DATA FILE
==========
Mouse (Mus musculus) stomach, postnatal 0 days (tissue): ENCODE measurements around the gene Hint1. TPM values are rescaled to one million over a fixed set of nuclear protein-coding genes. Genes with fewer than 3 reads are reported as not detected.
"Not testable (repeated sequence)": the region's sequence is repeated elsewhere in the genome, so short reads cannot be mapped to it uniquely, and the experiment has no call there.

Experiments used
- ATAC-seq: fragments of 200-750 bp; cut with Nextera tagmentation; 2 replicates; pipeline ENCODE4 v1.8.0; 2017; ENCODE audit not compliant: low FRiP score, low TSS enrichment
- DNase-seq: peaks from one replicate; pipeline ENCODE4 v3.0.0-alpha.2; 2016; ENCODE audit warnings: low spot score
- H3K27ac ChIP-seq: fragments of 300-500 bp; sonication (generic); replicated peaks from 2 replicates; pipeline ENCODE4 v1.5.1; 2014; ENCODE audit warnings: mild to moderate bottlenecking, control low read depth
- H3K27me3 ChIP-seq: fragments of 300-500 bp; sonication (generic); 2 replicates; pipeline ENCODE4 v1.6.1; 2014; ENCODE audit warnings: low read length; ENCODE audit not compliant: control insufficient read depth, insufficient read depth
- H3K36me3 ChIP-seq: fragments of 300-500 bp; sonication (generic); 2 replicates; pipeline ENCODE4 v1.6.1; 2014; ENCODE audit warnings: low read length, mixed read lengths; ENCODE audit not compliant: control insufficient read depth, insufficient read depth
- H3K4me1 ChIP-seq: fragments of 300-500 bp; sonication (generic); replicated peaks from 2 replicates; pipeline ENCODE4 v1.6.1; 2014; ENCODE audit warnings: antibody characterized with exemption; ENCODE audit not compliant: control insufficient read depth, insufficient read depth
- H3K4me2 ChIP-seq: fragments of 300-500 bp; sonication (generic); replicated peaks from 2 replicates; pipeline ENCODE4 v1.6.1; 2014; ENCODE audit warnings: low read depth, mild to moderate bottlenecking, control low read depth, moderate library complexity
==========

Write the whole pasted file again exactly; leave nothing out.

Mouse (Mus musculus) stomach, postnatal 0 days (tissue): ENCODE measurements around the gene Hint1. TPM values are rescaled to one million over a fixed set of nuclear protein-coding genes. Genes with fewer than 3 reads are reported as not detected.
"Not testable (repeated sequence)": the region's sequence is repeated elsewhere in the genome, so short reads cannot be mapped to it uniquely, and the experiment has no call there.

Experiments used
- ATAC-seq: fragments of 200-750 bp; cut with Nextera tagmentation; 2 replicates; pipeline ENCODE4 v1.8.0; 2017; ENCODE audit not compliant: low FRiP score, low TSS enrichment
- DNase-seq: peaks from one replicate; pipeline ENCODE4 v3.0.0-alpha.2; 2016; ENCODE audit warnings: low spot score
- H3K27ac ChIP-seq: fragments of 300-500 bp; sonication (generic); replicated peaks from 2 replicates; pipeline ENCODE4 v1.5.1; 2014; ENCODE audit warnings: mild to moderate bottlenecking, control low read depth
- H3K27me3 ChIP-seq: fragments of 300-500 bp; sonication (generic); 2 replicates; pipeline ENCODE4 v1.6.1; 2014; ENCODE audit warnings: low read length; ENCODE audit not compliant: control insufficient read depth, insufficient read depth
- H3K36me3 ChIP-seq: fragments of 300-500 bp; sonication (generic); 2 replicates; pipeline ENCODE4 v1.6.1; 2014; ENCODE audit warnings: low read length, mixed read lengths; ENCODE audit not compliant: control insufficient read depth, insufficient read depth
- H3K4me1 ChIP-seq: fragments of 300-500 bp; sonication (generic); replicated peaks from 2 replicates; pipeline ENCODE4 v1.6.1; 2014; ENCODE audit warnings: antibody characterized with exemption; ENCODE audit not compliant: control insufficient read depth, insufficient read depth
- H3K4me2 ChIP-seq: fragments of 300-500 bp; sonication (generic); replicated peaks from 2 replicates; pipeline ENCODE4 v1.6.1; 2014; ENCODE audit warnings: low read depth, mild to moderate bottlenecking, control low read depth, moderate library complexity